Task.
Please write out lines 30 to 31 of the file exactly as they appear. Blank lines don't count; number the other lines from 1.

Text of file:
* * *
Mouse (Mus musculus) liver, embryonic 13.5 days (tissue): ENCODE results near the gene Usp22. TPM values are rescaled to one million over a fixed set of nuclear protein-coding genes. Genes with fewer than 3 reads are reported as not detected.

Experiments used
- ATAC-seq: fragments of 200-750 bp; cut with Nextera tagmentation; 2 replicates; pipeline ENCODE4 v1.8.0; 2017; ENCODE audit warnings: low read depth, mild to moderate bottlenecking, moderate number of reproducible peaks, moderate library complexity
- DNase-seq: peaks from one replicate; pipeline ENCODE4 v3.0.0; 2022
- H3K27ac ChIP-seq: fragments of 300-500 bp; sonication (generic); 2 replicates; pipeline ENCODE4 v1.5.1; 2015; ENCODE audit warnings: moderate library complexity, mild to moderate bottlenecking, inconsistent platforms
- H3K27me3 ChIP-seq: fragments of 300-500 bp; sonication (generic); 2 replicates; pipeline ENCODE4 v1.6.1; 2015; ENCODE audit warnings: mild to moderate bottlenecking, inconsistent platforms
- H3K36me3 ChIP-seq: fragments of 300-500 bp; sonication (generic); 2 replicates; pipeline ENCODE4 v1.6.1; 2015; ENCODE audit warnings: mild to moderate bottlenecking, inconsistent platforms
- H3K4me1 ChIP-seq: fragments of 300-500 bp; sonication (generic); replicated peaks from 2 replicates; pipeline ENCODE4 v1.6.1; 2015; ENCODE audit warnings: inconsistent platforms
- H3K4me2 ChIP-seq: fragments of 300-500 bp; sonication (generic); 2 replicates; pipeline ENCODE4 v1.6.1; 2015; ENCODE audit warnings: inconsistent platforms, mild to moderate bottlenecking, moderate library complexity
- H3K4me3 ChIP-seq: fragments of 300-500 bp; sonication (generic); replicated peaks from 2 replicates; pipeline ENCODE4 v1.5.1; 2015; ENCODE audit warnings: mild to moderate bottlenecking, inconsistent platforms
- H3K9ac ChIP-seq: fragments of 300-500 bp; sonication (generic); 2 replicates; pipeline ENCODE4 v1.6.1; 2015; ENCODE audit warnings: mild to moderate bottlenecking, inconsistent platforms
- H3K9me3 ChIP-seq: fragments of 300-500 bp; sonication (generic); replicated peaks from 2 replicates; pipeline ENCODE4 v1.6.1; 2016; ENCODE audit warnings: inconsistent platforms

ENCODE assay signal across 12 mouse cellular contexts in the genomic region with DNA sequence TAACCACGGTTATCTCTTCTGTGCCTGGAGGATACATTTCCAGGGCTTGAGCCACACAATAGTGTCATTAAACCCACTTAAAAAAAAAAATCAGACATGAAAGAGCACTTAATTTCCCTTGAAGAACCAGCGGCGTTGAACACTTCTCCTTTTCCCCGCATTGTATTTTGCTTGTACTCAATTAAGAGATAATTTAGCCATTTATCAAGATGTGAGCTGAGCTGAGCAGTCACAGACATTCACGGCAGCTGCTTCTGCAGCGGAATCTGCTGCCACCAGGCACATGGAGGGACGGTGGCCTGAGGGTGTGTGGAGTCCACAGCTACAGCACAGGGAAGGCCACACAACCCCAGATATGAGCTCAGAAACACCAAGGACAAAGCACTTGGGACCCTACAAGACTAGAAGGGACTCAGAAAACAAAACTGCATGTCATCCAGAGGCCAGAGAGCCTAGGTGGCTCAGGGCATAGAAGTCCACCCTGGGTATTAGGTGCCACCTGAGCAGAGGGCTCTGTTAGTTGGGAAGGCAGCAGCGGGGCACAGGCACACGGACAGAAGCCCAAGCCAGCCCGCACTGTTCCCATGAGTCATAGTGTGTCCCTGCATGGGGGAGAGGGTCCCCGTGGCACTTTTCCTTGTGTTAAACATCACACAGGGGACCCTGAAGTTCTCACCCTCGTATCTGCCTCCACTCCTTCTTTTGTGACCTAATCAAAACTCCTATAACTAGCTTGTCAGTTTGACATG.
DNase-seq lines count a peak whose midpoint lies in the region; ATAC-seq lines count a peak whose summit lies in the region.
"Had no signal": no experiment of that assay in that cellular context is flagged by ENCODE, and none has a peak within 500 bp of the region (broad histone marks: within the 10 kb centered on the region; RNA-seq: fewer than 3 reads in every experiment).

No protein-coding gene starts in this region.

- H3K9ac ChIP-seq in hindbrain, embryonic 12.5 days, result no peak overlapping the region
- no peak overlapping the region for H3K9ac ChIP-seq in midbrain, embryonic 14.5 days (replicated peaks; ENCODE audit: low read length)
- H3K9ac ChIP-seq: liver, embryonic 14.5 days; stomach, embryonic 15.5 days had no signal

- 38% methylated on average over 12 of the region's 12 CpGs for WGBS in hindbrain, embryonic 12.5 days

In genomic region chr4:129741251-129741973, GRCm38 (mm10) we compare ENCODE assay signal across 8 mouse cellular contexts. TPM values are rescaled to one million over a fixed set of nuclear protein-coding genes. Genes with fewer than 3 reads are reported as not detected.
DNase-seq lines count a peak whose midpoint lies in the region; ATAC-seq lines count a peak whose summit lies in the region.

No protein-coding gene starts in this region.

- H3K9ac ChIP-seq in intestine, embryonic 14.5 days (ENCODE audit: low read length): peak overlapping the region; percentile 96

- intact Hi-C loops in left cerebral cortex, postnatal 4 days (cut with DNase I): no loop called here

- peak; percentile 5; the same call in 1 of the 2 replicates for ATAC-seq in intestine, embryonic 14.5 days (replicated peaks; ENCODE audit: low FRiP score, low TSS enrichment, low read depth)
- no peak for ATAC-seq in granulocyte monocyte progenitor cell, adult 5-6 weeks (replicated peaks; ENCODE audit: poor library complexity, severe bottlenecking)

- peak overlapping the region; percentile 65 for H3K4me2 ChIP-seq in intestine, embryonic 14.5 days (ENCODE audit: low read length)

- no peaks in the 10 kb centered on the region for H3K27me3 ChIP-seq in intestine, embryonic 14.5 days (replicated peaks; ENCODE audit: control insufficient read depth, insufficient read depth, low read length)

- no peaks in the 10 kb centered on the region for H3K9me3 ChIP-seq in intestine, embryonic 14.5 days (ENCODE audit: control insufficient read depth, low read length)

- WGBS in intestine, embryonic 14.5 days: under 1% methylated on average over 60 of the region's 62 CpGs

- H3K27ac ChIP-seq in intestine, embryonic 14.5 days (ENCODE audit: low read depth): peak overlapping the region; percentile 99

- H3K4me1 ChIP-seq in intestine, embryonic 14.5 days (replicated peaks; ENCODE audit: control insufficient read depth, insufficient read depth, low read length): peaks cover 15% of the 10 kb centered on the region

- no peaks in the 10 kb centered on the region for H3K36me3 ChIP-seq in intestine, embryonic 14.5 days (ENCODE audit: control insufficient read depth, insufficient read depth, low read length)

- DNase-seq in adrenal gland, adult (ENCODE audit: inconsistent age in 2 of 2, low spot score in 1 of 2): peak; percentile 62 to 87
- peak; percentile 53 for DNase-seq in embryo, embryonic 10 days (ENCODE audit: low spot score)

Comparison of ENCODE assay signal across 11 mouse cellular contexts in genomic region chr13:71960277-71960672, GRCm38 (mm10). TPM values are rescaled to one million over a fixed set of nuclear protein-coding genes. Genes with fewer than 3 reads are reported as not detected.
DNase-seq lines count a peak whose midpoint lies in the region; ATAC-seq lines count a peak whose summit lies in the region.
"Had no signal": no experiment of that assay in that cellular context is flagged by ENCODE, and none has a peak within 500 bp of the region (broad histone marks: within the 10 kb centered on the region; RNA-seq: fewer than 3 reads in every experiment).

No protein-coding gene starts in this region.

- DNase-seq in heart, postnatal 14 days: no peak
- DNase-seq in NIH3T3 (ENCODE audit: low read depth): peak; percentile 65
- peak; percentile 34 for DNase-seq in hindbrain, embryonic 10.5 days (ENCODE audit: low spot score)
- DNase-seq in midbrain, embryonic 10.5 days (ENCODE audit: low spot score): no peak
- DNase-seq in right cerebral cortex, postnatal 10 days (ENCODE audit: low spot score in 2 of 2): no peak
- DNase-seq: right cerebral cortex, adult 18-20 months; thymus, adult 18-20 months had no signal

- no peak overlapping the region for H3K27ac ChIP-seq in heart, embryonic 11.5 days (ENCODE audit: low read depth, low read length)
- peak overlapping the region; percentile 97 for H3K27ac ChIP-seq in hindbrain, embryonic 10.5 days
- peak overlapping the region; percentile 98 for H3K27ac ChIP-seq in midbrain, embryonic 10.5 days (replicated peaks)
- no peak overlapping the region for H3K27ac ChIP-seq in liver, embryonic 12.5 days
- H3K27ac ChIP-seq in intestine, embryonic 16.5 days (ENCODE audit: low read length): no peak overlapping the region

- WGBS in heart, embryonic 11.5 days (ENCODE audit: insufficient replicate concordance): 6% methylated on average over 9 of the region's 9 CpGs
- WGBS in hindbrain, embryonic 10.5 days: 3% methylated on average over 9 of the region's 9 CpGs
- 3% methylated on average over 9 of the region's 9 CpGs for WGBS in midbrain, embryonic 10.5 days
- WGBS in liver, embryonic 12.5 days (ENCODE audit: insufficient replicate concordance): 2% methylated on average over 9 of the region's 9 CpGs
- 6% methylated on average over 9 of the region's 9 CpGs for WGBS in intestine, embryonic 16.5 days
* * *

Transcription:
- no peaks in the 10 kb centered on the region for H3K9me3 ChIP-seq in intestine, embryonic 14.5 days (ENCODE audit: control insufficient read depth, low read length)

- WGBS in intestine, embryonic 14.5 days: under 1% methylated on average over 60 of the region's 62 CpGs